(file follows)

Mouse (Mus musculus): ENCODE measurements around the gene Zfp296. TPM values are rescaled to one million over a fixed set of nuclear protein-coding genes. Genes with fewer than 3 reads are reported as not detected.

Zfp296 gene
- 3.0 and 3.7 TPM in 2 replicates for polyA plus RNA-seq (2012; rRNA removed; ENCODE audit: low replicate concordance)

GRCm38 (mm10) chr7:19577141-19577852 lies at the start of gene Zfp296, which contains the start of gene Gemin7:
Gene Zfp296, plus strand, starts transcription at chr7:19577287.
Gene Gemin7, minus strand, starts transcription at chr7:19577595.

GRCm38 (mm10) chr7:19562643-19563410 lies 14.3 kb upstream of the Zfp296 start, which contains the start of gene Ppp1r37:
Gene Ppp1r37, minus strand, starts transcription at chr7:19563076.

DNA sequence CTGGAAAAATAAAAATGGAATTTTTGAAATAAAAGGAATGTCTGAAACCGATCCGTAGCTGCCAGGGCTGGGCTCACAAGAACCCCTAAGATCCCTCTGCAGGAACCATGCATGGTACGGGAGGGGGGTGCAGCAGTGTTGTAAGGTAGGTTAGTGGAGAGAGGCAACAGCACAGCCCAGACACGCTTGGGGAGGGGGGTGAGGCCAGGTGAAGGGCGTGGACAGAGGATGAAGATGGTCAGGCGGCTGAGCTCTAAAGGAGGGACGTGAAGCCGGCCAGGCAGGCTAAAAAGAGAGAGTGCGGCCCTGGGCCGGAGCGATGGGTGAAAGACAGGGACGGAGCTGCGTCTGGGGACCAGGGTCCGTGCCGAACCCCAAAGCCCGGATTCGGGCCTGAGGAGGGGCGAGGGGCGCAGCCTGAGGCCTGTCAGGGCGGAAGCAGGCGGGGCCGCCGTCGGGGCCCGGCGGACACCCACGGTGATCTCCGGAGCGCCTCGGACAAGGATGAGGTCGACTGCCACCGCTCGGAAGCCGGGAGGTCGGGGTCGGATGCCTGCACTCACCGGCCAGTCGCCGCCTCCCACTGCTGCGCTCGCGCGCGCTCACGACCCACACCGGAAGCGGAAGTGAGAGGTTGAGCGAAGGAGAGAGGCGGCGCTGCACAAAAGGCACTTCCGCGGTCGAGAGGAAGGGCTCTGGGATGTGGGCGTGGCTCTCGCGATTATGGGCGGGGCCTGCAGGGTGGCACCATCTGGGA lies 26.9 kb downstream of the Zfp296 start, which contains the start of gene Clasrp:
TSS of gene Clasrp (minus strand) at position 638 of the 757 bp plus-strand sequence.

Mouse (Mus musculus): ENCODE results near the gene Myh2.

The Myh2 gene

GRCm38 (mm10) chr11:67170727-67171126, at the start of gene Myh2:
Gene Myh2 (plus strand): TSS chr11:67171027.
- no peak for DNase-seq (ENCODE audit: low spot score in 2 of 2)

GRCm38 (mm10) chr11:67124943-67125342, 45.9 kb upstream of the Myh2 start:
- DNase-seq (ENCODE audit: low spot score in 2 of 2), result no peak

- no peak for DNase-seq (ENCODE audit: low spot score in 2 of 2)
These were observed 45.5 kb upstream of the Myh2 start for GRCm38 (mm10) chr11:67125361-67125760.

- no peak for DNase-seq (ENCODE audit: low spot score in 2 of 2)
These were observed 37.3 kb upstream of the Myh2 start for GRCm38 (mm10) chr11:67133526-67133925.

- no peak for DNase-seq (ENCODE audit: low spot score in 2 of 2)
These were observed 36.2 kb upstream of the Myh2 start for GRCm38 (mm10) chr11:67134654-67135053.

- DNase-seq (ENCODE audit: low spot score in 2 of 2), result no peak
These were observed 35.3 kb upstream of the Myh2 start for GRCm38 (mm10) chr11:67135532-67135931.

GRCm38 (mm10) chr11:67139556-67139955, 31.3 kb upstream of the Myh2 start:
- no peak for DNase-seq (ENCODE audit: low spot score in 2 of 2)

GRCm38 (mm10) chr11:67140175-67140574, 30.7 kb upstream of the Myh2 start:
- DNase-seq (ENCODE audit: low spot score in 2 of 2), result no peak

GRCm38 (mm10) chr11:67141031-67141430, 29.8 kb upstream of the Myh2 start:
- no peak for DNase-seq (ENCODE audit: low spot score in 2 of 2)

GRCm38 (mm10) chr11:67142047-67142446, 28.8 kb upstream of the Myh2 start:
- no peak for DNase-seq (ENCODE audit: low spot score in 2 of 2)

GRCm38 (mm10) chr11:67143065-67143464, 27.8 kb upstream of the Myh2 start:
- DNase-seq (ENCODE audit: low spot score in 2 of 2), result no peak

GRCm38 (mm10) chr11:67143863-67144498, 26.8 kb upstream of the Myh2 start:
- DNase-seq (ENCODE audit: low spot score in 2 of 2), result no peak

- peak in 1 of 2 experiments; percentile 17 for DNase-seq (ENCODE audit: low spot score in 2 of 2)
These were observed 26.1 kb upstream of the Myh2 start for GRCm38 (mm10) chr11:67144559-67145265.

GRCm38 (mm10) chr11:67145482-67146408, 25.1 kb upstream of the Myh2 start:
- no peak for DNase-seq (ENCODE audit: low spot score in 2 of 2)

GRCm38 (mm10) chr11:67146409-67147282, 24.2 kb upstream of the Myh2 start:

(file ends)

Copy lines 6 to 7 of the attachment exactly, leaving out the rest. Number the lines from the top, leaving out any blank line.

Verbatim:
Gene Gemin7, minus strand, starts transcription at chr7:19577595.

GRCm38 (mm10) chr7:19562643-19563410 lies 14.3 kb upstream of the Zfp296 start, which contains the start of gene Ppp1r37: